The government was this week expected to announce a series of changes to its Health Bill, with the intention of staving off opposition when the legislation returns to parliament next week.

The changes address some of the concerns raised most vocally in the Lords but there do not appear to be any substantial policy shifts.

A DH statement today said there would be changes to “establish express power for Monitor to set and enforce licence conditions [on providers] for the purpose of enabling integration; and for the purpose of enabling cooperation”.

There will also be amendments to requirements on CCGs and the NHS Commissioning Board to involve patients. The DH said it would change wording to make sure the duties “encompass the full range of activity that could be provided as part of the health service”.

Another change will require the commissioning board to issue guidance to CCGs on how they involve patients.

There will be a new requirement for the commissioning board and CCGs to account in their annual reports for what they have done to fulfil their duties to reduce health inequalities.

And the requirement on the health secretary, commissioning board and CCGs to “have regard to the need to promote research” will be simplified to a requirement to “promote research”.

As revealed by HSJ, the government has previously said it will accept a series of amendments making clear the health secretary’s accountability and responsibility for the health service, and giving him or her a “duty to have regard to the NHS Constitution”.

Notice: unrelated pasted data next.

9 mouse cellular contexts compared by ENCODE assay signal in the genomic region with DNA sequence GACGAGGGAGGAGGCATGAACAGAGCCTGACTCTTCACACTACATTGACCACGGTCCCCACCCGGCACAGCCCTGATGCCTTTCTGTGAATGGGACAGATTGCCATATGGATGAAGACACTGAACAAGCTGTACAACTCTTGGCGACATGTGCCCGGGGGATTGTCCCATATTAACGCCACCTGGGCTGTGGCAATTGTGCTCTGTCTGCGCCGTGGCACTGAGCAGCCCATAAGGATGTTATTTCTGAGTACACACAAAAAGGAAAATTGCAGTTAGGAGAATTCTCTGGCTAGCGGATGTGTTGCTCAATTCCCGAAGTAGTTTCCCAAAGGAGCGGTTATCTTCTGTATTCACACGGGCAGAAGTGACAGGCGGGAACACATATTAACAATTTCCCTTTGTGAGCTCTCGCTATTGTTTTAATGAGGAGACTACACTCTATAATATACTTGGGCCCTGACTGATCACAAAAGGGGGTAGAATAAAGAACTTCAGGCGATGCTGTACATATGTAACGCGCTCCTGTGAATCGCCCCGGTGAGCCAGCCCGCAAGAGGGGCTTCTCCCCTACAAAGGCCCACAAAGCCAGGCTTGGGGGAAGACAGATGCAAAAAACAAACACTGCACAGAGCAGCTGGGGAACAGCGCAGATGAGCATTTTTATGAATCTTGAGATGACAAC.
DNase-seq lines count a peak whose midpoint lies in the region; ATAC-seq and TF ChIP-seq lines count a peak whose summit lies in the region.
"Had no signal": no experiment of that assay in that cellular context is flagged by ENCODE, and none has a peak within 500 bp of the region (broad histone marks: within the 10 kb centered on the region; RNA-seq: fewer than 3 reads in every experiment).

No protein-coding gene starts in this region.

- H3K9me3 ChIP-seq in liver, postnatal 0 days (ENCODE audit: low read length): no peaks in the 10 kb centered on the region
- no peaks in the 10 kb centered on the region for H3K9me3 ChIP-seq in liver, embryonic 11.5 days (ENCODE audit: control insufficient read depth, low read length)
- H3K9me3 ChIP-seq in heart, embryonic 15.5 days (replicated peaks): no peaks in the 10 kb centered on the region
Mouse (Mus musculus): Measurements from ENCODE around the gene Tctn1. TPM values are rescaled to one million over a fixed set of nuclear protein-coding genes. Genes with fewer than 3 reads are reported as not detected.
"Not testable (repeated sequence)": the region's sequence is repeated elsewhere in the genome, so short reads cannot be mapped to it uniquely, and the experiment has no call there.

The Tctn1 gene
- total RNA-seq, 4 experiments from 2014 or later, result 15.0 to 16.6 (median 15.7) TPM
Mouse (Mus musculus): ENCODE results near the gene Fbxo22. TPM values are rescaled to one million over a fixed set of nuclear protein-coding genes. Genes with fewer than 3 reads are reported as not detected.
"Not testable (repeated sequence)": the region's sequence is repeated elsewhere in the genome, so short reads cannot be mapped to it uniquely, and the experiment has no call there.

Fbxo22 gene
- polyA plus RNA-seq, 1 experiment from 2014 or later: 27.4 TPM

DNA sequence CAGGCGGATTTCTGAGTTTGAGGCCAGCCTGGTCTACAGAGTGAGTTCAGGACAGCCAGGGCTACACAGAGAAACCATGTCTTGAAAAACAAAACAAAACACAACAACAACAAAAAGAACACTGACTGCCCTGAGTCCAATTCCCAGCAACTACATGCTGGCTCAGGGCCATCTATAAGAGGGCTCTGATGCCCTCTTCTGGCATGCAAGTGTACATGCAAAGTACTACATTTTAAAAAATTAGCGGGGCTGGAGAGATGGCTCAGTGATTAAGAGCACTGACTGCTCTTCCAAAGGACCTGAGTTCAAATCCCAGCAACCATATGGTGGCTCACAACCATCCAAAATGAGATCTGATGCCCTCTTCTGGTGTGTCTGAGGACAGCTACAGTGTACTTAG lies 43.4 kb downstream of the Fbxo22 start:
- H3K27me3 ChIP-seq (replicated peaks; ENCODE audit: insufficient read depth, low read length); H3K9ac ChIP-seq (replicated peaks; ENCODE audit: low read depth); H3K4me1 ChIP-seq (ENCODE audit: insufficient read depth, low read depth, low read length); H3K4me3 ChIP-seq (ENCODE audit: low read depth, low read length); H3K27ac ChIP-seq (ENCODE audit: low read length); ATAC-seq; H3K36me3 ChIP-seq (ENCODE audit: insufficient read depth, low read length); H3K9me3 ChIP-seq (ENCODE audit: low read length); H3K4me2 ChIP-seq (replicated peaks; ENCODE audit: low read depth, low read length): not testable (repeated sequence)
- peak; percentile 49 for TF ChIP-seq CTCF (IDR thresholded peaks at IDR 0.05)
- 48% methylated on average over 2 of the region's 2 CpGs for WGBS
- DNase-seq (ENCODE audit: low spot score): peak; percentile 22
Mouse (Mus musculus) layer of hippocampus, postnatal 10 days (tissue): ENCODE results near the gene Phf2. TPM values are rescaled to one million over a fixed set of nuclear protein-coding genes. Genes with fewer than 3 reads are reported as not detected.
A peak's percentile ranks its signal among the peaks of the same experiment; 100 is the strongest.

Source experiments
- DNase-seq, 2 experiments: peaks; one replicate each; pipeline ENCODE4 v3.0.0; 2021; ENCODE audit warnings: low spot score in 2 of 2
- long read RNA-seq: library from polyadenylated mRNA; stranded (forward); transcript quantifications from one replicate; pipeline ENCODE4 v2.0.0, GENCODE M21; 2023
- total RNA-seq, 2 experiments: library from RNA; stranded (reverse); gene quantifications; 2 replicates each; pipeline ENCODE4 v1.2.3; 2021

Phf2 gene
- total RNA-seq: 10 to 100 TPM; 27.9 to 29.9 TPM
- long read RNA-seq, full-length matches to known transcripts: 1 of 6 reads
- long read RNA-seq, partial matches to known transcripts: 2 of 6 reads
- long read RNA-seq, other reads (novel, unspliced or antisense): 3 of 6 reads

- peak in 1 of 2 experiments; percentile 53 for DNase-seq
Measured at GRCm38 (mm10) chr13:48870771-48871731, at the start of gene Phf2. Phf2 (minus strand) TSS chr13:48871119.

The government is not proposing any shift on a number of controversial issues including foundation trusts’ private patient income, conflicts of interest in CCGs, and the independence of patient organisation HealthWatch England.

Labour frontbenchers peers will seek to win votes on further changes during the bill’s report stage in the Lords which was due to begin on 8 February.

The government will hope its own amendments, due to be tabled yesterday, will help it retain enough support among Liberal Democrats and crossbenchers.

A government source said the new changes were intended to “clarify that this bill is about handing power to GPs and putting patients at the heart of the health system”.

Patient group umbrella organisation National Voices has been calling for more detailed requirements to involve patients since early last year. Its head of policy Don Redding said it welcomed the change, and that it would be further detailed in commissioning board guidance.

He told HSJ the change was a “clear signal that commissioners should be making sure patients are more engaged in their own care and treatment”.

He said: “Engaging patients is one of the best evidenced areas for changing the culture of NHS care. It means engagement of patients in the process of their own care and treatment; working with professionals as partners; and getting access to all the information you need.”